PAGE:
12 Days of PowerShares Series: Jimmy Connors Q&A

by: Jimmy Connors December 12, 2013

AP Photo

You already know "The Twelve Days of Christmas"—so we're doing something a little different this year. Throughout December, we'll highlight 12 things about the 2014 PowerShares Series, a competitive tennis circuit featuring legendary icons and world-renowned champions beginning on February 5.

For our third Q&A, we spoke to Hall of Famer Jimmy Connors, the only man to win the U.S. Open on three different surfaces.

TENNIS.com: How do you train to prepare for the PowerShares Series? 

JIMMY CONNORS: Hitting balls a few days a week, keeping cardio up, and keeping fit and being eager.

TENNIS.com: Among PowerShares Series players, who was your toughest opponent during your career and why? 

JIMMY CONNORS: [Pete] Sampras, [Jim] Courier and Mac (John McEnroe), particularly Mac cause we had epic matches. All had parts of their games that caused me trouble, so I had to adapt my style and change my game—that was the fun part, figuring that out.

TENNIS.com: Who are you most looking forward to facing this season?

JIMMY CONNORS: I am looking forward to renewing my rivalries with whomever I play.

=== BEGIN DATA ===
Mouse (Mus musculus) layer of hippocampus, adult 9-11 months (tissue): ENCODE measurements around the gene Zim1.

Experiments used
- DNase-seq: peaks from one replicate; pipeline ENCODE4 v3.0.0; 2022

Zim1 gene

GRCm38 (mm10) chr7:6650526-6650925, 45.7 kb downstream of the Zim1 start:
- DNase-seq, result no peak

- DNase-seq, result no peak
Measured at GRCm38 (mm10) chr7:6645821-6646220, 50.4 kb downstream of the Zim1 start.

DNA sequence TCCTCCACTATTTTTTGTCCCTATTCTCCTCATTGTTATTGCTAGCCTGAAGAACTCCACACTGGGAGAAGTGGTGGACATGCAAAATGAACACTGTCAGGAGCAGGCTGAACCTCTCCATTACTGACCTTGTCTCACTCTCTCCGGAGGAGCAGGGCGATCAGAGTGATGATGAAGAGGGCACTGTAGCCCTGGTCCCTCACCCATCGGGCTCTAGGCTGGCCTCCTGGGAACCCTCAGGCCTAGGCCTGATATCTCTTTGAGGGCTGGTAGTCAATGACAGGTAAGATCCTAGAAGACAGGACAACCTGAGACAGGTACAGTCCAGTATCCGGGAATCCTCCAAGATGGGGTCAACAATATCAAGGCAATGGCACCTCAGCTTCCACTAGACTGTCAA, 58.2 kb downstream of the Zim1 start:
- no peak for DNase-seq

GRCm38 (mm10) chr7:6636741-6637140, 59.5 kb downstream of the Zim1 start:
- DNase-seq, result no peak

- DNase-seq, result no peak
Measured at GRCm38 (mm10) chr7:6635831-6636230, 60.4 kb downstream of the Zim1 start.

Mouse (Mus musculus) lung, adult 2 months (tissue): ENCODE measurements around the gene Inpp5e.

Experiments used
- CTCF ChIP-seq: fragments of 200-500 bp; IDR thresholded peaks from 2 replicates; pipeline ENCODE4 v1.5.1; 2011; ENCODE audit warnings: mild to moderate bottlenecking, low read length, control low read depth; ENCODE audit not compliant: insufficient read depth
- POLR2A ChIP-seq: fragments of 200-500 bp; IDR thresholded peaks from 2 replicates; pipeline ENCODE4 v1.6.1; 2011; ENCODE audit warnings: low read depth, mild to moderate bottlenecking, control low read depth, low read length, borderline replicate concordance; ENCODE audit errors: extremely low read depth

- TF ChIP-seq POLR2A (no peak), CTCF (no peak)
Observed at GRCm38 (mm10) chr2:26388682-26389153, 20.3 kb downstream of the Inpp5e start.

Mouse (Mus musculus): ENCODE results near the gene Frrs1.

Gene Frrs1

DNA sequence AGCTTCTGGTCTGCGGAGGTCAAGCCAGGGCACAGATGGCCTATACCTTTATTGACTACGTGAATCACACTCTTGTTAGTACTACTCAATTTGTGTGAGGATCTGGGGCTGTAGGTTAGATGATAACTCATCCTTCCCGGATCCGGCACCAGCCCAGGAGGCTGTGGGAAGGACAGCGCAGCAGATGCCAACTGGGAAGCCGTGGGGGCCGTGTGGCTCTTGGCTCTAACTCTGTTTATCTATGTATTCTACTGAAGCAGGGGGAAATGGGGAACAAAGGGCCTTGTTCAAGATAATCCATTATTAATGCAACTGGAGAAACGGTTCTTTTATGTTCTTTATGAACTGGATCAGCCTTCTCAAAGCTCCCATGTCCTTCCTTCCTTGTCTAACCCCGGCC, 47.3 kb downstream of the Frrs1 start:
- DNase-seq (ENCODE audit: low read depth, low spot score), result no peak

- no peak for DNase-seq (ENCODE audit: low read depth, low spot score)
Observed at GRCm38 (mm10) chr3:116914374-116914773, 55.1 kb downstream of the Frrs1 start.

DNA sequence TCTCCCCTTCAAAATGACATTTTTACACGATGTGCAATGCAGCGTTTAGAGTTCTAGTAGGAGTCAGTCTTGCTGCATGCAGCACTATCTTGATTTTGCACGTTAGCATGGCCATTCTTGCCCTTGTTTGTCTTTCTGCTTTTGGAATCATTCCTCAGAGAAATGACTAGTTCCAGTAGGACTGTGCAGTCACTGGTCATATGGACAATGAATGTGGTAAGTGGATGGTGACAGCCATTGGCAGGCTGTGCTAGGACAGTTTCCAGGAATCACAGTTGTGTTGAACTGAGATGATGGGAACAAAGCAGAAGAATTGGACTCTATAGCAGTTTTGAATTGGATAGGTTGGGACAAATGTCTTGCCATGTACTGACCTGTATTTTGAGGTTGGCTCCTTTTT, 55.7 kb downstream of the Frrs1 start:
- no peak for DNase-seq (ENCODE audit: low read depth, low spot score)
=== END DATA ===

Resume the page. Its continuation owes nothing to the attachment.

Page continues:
TENNIS.com: Most bizarre moment you ever experienced on court? 

JIMMY CONNORS: Having to deal with umpires and linesmen, and that made it exciting.

TENNIS.com: Your best serving tip for recreational players? 

JIMMY CONNORS: GET IT IN!!! Don’t go out there and think you can beat the pro. Listen and do it the right way.

TENNIS.com: If you could have played any other sport professionally, what would you choose? 

JIMMY CONNORS: Curling—every time I see it just mesmerizes me!

For more on the PowerShares Series, including ticket information, go to powersharesseries.com.


More Stories

Kei Nishikori makes winning return from injury at Swiss Indoors

Nishikori defeated Dusan Lajovic, and Marin Cilic topped Mikhail Youzhny. 

Nikoloz Basilashvili upsets second-seeded Tomas Berdych in Vienna

Earlier, Ivo Karlovic hit 16 aces to beat Steve Johnson, 7-6 (5), 6-3. 

Tie Break Tens showed that tennis shouldn't be afraid to experiment

Alternative formats are trying to cut some of the fat from the sport.